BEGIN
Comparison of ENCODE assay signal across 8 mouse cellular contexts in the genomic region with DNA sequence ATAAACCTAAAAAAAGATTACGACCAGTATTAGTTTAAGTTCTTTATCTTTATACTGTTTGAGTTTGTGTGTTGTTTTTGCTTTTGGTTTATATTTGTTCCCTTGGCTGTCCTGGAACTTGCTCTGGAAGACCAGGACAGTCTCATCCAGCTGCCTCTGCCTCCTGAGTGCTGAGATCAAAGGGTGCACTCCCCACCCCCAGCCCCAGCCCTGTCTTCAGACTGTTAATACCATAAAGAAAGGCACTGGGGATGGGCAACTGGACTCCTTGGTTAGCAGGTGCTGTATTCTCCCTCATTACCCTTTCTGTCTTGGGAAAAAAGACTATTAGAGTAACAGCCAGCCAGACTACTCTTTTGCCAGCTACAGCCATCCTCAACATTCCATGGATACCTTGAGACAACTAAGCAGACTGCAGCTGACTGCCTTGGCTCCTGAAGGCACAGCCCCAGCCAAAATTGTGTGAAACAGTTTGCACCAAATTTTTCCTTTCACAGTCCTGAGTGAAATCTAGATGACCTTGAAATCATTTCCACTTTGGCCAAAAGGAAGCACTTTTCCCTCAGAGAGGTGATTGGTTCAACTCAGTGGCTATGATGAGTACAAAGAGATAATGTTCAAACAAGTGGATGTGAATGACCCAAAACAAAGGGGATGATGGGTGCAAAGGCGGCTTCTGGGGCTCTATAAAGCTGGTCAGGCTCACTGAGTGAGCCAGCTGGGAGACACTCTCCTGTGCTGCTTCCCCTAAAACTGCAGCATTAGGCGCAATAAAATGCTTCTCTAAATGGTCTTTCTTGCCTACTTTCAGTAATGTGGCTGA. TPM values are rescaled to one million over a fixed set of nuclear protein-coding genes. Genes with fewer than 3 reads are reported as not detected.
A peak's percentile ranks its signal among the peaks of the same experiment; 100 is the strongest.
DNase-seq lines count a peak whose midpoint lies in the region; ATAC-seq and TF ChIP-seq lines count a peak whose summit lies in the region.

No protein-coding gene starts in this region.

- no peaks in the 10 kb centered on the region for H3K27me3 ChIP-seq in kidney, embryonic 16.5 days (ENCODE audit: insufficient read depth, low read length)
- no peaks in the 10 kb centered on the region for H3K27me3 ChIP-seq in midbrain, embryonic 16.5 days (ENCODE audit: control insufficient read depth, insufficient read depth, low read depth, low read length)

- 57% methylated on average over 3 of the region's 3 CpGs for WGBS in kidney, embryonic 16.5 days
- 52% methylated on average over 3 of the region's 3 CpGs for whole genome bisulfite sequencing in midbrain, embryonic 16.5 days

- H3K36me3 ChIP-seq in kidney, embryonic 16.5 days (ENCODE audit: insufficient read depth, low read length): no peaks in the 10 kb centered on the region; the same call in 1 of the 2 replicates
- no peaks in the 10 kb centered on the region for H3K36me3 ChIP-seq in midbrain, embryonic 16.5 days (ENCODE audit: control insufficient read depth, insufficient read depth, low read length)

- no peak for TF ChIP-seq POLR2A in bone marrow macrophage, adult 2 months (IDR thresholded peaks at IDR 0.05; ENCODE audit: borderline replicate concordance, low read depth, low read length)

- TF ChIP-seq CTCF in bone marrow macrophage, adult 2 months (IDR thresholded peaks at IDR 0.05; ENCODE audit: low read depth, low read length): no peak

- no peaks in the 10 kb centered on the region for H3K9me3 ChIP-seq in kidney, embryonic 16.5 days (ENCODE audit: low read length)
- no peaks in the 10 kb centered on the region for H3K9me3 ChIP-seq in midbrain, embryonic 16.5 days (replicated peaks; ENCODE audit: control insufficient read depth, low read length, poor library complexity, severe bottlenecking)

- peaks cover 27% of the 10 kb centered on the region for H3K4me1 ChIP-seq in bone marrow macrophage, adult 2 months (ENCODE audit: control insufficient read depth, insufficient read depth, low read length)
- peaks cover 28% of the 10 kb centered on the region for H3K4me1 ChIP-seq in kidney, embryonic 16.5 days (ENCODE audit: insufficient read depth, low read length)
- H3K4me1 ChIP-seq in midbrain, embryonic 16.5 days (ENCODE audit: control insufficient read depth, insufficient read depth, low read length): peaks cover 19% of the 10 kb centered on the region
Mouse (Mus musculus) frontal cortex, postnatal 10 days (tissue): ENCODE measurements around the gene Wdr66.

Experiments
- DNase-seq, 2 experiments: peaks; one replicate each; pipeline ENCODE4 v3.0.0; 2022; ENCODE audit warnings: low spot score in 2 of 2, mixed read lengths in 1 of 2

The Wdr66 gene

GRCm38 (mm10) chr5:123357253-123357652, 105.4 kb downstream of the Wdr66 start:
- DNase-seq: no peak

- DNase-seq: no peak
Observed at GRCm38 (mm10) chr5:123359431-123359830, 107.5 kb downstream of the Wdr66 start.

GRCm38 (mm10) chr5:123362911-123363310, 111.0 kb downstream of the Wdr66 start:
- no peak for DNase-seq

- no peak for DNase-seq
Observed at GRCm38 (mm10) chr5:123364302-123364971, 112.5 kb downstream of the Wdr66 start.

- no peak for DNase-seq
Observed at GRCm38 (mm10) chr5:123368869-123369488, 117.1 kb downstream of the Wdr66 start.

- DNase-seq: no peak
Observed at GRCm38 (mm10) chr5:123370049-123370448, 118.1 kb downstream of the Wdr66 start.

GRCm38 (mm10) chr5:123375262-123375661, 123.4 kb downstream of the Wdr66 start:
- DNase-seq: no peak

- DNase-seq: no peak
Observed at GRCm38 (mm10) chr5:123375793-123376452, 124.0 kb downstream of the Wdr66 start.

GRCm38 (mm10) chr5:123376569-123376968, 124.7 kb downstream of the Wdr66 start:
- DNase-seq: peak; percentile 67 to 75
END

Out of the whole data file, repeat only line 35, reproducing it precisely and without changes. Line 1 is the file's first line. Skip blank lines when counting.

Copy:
- DNase-seq: no peak